Wednesday, November 29, 2017

Trump and the failure of incrementalism

Donald Trump and Congressional Republicans are advancing an epochal tax bill "that could reshape major areas of American life," the New York Times reports:
Some see in this tilt a reworking of basic principles that have prevailed in American life for generations... 
“This is a repudiation of the social contract that Franklin Roosevelt announced at the New Deal,” Joseph J. Ellis, a Pulitzer Prize-winning American historian, said...
This may seem like unusually apocalyptic prose for a news report, but we've heard a lot of this in the past year. The American Healthcare Act, Esquire warned in May, would "fundamentally reshape the American healthcare system" if passed; in June, Time Magazine explained that "the Paris Agreement represents a...decade of international discussions on climate change" and that Trump's withdrawal would "toss aside years of grinding work from the global community."

On front after front, the Trump Administration is teaching us the same lesson: in just a few moments, the right can completely nullify decades and decades of patient, pragmatic, hard-won incremental progress. This point is not really all that controversial: the night before her 2016 loss, Hillary Clinton warned that Trump would "rip away the progress we’ve made and turn the clock back, sending us back in time"; similarly, President Obama warned that Trump "in the first couple of weeks sitting in the Oval Office [could] reverse every single thing that we've done."

But contrast that warning with Obama's own words just a few weeks later during his farewell speech:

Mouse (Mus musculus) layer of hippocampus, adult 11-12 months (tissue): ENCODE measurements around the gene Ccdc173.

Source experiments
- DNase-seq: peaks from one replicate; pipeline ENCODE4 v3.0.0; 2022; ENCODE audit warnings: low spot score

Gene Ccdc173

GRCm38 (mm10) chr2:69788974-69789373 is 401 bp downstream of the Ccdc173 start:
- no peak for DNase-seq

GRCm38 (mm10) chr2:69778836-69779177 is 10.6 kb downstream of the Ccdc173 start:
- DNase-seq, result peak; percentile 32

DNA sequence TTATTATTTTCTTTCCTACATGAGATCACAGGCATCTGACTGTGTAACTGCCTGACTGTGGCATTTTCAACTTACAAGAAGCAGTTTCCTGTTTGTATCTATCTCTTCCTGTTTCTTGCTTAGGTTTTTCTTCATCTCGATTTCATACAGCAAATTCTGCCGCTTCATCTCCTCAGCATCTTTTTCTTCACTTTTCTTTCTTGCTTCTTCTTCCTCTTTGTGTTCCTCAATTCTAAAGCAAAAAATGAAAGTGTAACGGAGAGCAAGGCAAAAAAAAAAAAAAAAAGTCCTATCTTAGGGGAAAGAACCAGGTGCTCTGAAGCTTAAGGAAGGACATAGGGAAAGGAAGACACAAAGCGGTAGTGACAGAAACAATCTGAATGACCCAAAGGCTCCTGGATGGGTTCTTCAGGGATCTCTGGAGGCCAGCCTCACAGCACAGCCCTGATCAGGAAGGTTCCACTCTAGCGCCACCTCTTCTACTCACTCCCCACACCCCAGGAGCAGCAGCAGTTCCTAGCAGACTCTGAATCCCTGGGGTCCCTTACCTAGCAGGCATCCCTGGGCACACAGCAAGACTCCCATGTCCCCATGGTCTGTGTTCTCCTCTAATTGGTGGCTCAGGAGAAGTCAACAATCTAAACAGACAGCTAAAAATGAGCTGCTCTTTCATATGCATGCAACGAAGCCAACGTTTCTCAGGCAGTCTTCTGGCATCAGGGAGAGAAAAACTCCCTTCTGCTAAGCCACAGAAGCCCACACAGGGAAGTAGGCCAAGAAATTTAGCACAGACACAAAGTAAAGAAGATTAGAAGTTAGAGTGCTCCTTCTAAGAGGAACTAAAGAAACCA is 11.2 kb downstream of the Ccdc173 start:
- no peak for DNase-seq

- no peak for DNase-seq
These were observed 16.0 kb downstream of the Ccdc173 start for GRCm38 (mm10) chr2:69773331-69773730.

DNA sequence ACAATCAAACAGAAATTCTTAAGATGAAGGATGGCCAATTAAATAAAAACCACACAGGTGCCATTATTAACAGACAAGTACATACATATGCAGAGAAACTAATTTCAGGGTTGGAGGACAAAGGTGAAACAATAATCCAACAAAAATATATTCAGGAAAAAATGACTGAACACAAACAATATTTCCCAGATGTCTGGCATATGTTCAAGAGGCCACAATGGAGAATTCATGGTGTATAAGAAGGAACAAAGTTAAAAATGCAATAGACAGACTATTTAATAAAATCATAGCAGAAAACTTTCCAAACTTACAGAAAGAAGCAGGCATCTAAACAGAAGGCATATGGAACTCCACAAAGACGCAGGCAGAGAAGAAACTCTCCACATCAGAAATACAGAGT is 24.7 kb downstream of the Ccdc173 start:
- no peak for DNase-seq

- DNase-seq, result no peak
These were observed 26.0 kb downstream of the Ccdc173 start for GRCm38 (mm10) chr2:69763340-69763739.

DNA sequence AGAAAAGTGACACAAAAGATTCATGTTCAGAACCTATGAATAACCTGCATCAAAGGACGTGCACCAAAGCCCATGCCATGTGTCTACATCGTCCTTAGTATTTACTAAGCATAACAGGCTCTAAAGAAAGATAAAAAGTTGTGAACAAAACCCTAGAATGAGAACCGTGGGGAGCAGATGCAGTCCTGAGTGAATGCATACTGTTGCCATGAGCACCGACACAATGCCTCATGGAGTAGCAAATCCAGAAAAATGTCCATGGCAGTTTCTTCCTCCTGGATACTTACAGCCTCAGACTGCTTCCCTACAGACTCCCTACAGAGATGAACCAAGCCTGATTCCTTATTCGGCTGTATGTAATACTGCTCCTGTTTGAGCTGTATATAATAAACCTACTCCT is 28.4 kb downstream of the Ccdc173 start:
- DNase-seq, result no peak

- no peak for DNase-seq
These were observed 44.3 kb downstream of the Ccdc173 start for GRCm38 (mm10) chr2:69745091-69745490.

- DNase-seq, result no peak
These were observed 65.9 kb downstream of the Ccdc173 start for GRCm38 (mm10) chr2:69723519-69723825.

Yes, our progress has been uneven. The work of democracy has always been hard, contentious and sometimes bloody. For every two steps forward, it often feels we take one step back. But the long sweep of America has been defined by forward motion...
This theory of "forward motion" may be a truism among American liberals, but it's directly at odds with a point liberals will themselves admit in moments of insecurity: you can lose every inch of progress in the blink of an eye. All it takes is a sufficiently ambitious right or some unusually bad luck. More often progress can die the death of a thousand cuts, as one can see in the steady, deliberate erosion of the welfare state in the US; but occasionally you get a Donald Trump, and then the reversal becomes impossible to miss.


The theory of incrementalism, as far as I can tell, is that we should prefer the guarantee of slow-but-steady progress, which is achieved through modest ambitions, to the risks of immediate victory. What Trump is showing us, however, is that even if you win a short-term incremental victory, you can still end up with nothing in the end. You can engage in years of modest pragmatic compromise climate change diplomacy and find yourself right back where you started a decade later; you can pass "achievable" business-friendly health care legislation on the assumption that this will engineer some kind of universal coverage down the road, and then have it gutted as soon as the opposition takes power. If what we care about is progress, an incremental victory can easily leave you in the exact same place as you'd be if you'd taken a big political gamble and failed.

The only way the progress rationale for incrementalism survives is if you accept liberalism's mystical theory that for some reason (Providence? American exceptionalism? Wishful thinking?) progress never gets completely reversed or eroded away. Perhaps there are other reasons to prefer incrementalism as a political strategy, but if we take the threat of Donald Trump seriously, we should abandon this "forward motion" ideology once and for all.